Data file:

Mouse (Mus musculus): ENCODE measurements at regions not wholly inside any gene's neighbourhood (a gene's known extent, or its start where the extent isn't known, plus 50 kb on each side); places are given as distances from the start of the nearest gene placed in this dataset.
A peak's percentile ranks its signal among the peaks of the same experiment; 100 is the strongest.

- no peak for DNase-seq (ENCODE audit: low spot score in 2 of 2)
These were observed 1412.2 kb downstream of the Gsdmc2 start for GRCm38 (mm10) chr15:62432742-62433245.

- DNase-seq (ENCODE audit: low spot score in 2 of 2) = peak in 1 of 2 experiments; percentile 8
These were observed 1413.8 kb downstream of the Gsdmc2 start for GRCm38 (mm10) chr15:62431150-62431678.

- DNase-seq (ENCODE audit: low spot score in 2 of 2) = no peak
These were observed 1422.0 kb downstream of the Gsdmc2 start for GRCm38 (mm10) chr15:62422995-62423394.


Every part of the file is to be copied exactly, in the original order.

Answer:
Mouse (Mus musculus): ENCODE measurements at regions not wholly inside any gene's neighbourhood (a gene's known extent, or its start where the extent isn't known, plus 50 kb on each side); places are given as distances from the start of the nearest gene placed in this dataset.
A peak's percentile ranks its signal among the peaks of the same experiment; 100 is the strongest.

- no peak for DNase-seq (ENCODE audit: low spot score in 2 of 2)
These were observed 1412.2 kb downstream of the Gsdmc2 start for GRCm38 (mm10) chr15:62432742-62433245.

- DNase-seq (ENCODE audit: low spot score in 2 of 2) = peak in 1 of 2 experiments; percentile 8
These were observed 1413.8 kb downstream of the Gsdmc2 start for GRCm38 (mm10) chr15:62431150-62431678.

- DNase-seq (ENCODE audit: low spot score in 2 of 2) = no peak
These were observed 1422.0 kb downstream of the Gsdmc2 start for GRCm38 (mm10) chr15:62422995-62423394.